When she sang she could make a fence post cry.

I received this answer from a reliable source that the whole thing’s a metaphor, last part is anthropomorphizing (the fence crying).

  • Is the term 'complex sentence' what you're looking for?
    – BillJ
    Jan 14, 2019 at 19:34
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    Presumably the question mark is not part of the example sentence. This is a complex sentence, because it has a subordinate clause When she sang preposed to the beginning of the sentence, and the matrix verb make has an idiomatic infinitive complement clause (for) a fence post (to) cry with deleted for...to complementizer. The idiomatic treatment of the complementizer is licensed by the verb make, which has its own syntactic rules. That's a lot of grammatical terms, but we weren't sure what you were asking about. Note, this has nothing to do with meaning; that's not grammatical. Jan 14, 2019 at 19:48
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    Traditional grammar calls it a 'complex' because it is a main clause with at least one embedded subordinate clause. There are three subordinate clauses in all: "she sang", which is complement of the preposition "when", "make a fence post cry", which is complement of "could", and "cry" which is complement of "make".
    – BillJ
    Jan 14, 2019 at 19:54
  • @JohnLawler As ever, John, you have provided a consummate answer as regards the grammar. But I am just wondering if the OP was wondering what figure of speech such a remark constituted. I suppose the answer is hyperbole.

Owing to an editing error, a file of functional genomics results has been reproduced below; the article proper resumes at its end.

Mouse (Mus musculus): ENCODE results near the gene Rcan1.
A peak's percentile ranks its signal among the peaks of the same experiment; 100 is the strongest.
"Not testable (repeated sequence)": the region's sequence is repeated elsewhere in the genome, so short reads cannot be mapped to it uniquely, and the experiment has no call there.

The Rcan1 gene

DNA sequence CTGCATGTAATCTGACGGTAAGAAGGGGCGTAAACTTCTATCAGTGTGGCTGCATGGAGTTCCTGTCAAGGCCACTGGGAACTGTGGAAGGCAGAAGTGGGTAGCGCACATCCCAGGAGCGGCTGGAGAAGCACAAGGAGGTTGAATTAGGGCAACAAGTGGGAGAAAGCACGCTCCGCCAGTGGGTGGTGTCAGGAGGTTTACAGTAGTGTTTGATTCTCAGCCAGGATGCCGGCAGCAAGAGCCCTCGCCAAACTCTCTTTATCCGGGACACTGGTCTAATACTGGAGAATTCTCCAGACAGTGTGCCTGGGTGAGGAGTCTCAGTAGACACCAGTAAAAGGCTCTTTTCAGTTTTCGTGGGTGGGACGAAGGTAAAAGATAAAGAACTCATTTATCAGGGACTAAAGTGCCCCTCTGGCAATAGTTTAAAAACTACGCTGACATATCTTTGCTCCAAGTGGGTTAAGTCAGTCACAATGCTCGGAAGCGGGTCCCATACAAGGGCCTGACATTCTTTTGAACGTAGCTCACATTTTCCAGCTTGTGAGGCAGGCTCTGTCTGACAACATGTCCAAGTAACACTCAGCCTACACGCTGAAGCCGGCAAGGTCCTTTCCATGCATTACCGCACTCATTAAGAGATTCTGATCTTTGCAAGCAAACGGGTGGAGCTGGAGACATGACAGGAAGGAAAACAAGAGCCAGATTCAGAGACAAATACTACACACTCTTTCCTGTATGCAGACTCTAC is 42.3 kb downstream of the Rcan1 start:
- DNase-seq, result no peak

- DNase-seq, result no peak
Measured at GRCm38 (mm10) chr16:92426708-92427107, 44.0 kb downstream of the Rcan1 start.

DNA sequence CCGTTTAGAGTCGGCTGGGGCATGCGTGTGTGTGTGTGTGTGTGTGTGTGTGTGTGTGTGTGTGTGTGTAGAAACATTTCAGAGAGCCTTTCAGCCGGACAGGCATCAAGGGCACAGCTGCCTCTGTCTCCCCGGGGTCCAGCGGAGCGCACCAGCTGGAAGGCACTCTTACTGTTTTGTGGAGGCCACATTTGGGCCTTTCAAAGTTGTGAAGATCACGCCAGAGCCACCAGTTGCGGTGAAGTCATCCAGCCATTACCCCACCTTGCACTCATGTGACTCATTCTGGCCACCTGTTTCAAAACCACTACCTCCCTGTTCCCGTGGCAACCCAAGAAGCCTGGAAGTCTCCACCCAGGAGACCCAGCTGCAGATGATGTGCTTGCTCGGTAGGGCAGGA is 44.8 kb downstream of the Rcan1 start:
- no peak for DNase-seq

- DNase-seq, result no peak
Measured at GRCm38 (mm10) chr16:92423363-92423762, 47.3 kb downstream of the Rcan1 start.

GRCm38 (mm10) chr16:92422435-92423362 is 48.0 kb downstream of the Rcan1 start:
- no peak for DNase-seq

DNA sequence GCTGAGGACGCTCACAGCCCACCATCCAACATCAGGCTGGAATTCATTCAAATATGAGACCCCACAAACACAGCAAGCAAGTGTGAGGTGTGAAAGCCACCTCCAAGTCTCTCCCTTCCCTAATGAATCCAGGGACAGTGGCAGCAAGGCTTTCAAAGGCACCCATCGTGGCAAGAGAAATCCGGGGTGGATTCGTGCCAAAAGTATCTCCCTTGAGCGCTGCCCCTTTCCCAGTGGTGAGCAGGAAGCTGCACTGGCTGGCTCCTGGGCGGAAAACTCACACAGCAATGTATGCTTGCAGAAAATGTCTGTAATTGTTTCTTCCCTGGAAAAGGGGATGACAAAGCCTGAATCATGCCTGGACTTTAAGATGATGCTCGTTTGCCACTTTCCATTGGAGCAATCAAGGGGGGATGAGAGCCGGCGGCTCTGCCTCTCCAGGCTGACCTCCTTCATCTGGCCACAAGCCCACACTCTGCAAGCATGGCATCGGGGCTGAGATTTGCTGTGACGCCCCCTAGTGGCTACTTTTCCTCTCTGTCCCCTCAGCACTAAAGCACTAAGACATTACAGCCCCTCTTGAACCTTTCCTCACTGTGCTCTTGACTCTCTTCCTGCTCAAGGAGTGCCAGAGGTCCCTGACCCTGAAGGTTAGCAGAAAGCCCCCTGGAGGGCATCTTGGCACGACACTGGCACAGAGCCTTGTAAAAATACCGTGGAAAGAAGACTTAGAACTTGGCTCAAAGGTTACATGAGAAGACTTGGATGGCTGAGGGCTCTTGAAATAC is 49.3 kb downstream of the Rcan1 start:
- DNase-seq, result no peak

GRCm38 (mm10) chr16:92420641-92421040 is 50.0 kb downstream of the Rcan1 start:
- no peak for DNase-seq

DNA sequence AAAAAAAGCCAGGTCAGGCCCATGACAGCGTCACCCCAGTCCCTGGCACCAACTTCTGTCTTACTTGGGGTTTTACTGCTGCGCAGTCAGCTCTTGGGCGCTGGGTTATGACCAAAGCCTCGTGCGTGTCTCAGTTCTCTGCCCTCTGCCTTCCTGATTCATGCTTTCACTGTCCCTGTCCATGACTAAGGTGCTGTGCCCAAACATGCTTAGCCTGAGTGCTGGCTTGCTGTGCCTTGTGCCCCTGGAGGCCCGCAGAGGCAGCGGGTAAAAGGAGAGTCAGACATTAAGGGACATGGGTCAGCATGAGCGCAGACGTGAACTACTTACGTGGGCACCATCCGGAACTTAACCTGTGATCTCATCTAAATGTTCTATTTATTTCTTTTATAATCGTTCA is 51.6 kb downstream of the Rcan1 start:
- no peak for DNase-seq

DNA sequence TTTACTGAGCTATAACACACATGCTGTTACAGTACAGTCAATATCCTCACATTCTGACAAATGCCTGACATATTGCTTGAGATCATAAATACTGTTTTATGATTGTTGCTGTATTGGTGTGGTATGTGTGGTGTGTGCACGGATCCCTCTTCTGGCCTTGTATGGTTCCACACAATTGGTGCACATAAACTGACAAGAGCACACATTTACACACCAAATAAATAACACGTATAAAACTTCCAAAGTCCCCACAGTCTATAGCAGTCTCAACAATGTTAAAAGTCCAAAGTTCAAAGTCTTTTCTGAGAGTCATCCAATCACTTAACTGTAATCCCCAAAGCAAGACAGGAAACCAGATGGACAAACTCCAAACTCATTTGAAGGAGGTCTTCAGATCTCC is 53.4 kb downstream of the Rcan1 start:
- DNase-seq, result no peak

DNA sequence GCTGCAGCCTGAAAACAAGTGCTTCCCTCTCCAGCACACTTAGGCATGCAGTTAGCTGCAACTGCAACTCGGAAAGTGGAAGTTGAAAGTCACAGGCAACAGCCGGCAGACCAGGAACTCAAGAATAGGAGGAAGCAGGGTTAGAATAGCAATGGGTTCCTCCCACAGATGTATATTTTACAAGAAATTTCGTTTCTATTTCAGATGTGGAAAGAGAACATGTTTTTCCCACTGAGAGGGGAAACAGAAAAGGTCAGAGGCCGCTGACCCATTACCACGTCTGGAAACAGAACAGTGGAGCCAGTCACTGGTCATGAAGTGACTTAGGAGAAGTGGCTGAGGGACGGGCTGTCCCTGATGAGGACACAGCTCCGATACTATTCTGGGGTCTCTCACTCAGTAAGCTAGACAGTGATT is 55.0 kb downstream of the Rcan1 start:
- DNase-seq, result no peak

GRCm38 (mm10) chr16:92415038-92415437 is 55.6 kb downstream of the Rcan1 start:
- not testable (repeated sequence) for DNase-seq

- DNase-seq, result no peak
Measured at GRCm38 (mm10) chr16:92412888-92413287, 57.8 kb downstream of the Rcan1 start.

– WS2
    Jan 14, 2019 at 23:38
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    Well, it might be hyperbole. Or maybe a parable. Or ellipsis. Or circular reasoning. Something suitably iconic. Jan 15, 2019 at 2:46

1 Answer 1


There are a few rhetorical devices going on.

The last part is indeed a kind of personification, or attributing a human quality (crying) to a nonhuman entity. This serves a larger metaphor: a fence post, which theoretically can't cry, nonetheless being moved to tears is the vehicle for conveying how moving her singing is (the tenor). With her singing, she could move even someone who usually does not express emotion. Another way to describe how this metaphor works is hyperbole: an immovable object being emotionally moved is an exaggeration compared to a stoic person being moved.

Why is a pathetic fallacy not involved? Traditionally, a pathetic fallacy refers to natural objects or phenomena: clouds, lightning, leaves, and rocks. A fence post is not natural. It also emphasizes how the perspective of a poet or artist is impressed upon these objects. I find that difficult to argue for in your example.

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